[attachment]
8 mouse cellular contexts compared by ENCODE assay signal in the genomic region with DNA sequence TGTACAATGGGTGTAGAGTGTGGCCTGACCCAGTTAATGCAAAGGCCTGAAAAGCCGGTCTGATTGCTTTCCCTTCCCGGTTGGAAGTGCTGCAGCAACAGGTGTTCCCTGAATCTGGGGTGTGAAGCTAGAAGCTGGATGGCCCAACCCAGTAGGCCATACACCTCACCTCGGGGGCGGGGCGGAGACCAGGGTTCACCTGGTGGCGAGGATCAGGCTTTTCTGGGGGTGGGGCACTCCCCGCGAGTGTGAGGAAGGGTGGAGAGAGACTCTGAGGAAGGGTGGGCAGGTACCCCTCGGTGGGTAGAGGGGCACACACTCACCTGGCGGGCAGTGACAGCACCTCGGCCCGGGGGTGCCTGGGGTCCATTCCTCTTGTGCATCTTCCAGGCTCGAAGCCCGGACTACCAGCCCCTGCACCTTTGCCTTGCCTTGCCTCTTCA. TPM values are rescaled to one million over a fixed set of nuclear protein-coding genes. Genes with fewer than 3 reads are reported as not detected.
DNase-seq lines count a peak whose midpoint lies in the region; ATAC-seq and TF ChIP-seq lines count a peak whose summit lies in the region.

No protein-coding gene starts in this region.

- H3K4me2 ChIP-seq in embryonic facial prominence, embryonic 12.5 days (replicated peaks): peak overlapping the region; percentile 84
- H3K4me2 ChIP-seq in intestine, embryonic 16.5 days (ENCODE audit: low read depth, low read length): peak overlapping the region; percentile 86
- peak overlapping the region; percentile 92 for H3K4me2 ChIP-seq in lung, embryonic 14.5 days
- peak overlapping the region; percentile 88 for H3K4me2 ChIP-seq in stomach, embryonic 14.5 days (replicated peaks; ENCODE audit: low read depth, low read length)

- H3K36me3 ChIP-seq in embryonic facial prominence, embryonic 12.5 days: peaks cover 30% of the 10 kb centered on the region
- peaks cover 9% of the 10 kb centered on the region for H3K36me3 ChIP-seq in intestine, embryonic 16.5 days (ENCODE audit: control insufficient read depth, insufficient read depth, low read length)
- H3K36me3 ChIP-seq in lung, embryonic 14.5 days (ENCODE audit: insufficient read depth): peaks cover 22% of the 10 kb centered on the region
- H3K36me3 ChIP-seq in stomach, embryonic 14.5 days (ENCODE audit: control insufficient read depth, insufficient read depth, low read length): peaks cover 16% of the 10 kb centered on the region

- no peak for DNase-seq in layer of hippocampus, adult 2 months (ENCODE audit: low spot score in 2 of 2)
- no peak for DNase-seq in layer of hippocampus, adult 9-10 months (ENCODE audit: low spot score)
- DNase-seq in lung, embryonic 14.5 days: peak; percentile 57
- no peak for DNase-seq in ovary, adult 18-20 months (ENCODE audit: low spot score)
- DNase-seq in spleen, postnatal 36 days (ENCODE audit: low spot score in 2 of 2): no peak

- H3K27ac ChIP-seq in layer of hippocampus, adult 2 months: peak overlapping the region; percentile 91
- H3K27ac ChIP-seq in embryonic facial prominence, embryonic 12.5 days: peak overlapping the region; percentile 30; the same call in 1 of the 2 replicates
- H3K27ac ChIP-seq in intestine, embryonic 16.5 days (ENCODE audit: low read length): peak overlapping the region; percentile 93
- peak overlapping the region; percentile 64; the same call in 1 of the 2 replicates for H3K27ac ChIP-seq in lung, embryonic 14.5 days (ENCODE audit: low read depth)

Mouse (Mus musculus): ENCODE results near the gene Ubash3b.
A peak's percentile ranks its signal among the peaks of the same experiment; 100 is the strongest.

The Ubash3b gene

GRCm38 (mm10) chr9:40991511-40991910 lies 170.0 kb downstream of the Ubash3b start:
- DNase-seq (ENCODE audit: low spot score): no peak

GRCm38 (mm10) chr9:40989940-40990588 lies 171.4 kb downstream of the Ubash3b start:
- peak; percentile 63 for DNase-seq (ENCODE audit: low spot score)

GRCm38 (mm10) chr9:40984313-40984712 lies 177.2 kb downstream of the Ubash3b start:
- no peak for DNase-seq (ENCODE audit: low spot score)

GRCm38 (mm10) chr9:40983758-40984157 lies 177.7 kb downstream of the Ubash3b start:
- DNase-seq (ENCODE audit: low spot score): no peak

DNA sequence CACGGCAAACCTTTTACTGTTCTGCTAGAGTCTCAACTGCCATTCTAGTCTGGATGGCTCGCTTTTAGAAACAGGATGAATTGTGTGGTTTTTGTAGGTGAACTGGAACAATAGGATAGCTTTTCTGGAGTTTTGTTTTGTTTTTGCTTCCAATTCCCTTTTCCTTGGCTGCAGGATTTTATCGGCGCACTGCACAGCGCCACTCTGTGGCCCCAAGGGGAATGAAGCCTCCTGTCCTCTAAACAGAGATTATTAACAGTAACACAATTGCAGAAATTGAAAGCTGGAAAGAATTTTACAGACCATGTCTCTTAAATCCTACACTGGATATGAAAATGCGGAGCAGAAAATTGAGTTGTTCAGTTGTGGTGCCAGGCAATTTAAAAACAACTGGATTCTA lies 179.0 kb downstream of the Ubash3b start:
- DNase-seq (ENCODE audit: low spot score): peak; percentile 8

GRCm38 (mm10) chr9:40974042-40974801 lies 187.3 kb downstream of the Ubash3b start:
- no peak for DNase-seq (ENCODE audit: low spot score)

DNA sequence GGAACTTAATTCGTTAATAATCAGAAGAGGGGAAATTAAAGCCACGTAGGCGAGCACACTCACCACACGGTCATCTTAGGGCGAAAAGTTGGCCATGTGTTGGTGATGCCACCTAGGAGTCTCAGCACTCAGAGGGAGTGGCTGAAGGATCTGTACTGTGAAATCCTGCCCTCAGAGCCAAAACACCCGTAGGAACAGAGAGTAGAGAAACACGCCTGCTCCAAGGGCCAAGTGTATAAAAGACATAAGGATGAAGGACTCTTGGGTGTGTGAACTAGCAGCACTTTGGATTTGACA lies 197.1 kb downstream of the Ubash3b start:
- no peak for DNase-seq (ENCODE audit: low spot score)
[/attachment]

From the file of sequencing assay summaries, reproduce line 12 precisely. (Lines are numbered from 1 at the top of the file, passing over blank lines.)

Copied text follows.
- no peak for DNase-seq in layer of hippocampus, adult 2 months (ENCODE audit: low spot score in 2 of 2)